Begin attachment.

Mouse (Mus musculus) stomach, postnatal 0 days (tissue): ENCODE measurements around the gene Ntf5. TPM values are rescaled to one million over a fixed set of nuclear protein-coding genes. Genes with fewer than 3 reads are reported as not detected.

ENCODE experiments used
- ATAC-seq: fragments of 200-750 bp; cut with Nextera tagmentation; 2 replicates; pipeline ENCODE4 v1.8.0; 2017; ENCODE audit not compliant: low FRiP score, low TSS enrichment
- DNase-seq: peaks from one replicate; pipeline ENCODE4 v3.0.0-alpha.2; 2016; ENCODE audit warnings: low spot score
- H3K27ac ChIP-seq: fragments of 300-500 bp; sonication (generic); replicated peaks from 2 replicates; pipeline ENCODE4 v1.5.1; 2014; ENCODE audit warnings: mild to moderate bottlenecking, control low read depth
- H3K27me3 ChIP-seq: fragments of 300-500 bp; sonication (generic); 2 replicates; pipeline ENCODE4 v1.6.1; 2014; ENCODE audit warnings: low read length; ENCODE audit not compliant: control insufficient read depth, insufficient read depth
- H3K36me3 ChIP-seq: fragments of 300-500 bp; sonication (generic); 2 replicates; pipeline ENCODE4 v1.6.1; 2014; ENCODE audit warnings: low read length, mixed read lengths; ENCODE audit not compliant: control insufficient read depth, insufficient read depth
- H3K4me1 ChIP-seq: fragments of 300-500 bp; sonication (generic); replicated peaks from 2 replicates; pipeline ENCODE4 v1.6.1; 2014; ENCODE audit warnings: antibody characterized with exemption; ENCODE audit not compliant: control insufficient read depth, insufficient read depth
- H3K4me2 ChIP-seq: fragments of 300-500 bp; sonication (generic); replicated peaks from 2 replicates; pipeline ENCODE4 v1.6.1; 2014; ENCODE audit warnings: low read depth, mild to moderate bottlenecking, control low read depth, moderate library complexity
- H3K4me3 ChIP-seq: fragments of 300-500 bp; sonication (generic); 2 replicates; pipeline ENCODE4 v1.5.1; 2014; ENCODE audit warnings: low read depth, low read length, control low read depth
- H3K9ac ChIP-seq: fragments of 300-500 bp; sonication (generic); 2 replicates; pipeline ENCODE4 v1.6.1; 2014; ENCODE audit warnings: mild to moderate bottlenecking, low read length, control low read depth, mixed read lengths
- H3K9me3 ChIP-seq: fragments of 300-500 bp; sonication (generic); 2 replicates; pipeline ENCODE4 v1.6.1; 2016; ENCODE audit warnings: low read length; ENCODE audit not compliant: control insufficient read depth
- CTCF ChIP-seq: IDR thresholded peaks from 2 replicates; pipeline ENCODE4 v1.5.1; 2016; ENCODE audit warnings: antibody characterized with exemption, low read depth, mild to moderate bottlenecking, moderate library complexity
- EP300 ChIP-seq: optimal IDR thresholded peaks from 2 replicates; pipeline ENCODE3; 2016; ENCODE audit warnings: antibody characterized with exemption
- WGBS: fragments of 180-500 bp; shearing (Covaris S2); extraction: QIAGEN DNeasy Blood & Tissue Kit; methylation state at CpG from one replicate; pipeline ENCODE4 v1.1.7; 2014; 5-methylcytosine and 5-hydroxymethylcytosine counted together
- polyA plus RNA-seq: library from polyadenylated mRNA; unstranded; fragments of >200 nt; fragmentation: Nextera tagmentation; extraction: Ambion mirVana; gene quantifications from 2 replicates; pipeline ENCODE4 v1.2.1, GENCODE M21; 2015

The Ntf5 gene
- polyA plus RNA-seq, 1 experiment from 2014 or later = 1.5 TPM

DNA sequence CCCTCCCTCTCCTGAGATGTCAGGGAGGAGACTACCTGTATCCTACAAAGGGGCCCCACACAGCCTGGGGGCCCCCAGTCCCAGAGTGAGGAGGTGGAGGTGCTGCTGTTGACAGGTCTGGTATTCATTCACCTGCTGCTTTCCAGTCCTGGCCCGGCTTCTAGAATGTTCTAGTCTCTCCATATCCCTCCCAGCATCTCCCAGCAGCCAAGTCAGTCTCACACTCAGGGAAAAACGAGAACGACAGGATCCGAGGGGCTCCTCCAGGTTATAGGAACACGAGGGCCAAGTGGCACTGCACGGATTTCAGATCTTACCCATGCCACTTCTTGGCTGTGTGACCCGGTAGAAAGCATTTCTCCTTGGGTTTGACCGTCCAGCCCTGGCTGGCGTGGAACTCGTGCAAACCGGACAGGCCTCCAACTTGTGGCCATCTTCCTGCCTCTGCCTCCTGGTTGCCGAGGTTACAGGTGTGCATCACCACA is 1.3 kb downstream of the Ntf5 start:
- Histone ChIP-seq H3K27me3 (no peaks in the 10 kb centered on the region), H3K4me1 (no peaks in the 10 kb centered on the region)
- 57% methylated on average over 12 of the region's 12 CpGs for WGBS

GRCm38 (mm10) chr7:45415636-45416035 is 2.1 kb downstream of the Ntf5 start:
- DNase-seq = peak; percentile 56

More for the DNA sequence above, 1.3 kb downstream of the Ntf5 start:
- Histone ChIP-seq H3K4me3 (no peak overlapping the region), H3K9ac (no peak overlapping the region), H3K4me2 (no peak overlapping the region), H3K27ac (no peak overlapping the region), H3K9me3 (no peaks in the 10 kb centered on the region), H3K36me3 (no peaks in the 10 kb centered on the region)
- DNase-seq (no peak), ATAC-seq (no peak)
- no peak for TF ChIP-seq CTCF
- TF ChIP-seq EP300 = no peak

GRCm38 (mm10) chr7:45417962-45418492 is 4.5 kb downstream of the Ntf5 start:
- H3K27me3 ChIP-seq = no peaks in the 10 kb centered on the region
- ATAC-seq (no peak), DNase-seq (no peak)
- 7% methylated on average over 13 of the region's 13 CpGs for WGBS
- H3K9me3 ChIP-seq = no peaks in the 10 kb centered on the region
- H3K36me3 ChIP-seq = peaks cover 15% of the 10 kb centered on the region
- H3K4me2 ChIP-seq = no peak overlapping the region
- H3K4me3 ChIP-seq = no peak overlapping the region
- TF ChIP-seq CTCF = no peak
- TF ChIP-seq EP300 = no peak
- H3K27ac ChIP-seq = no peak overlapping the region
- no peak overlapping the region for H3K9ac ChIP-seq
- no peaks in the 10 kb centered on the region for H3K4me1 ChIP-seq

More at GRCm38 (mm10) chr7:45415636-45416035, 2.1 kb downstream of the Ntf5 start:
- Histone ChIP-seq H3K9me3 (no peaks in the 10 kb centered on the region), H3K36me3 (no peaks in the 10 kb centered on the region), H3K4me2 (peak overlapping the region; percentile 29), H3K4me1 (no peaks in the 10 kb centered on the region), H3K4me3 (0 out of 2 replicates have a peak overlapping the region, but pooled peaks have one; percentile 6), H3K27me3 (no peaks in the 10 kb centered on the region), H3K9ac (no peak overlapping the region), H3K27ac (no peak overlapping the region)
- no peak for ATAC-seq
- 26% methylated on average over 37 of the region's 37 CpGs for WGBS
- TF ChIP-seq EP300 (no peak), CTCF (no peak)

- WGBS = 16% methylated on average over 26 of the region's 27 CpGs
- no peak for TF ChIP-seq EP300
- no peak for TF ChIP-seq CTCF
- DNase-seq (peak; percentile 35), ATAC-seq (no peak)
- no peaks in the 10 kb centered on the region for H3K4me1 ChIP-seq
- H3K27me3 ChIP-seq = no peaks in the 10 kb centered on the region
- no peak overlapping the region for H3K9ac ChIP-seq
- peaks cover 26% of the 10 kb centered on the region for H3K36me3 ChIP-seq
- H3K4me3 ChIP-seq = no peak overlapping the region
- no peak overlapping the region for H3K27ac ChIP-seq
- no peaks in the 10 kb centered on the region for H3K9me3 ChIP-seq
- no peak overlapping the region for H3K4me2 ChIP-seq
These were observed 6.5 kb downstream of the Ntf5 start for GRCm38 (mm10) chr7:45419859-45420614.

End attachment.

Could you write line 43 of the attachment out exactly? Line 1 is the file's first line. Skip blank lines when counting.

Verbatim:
- Histone ChIP-seq H3K9me3 (no peaks in the 10 kb centered on the region), H3K36me3 (no peaks in the 10 kb centered on the region), H3K4me2 (peak overlapping the region; percentile 29), H3K4me1 (no peaks in the 10 kb centered on the region), H3K4me3 (0 out of 2 replicates have a peak overlapping the region, but pooled peaks have one; percentile 6), H3K27me3 (no peaks in the 10 kb centered on the region), H3K9ac (no peak overlapping the region), H3K27ac (no peak overlapping the region)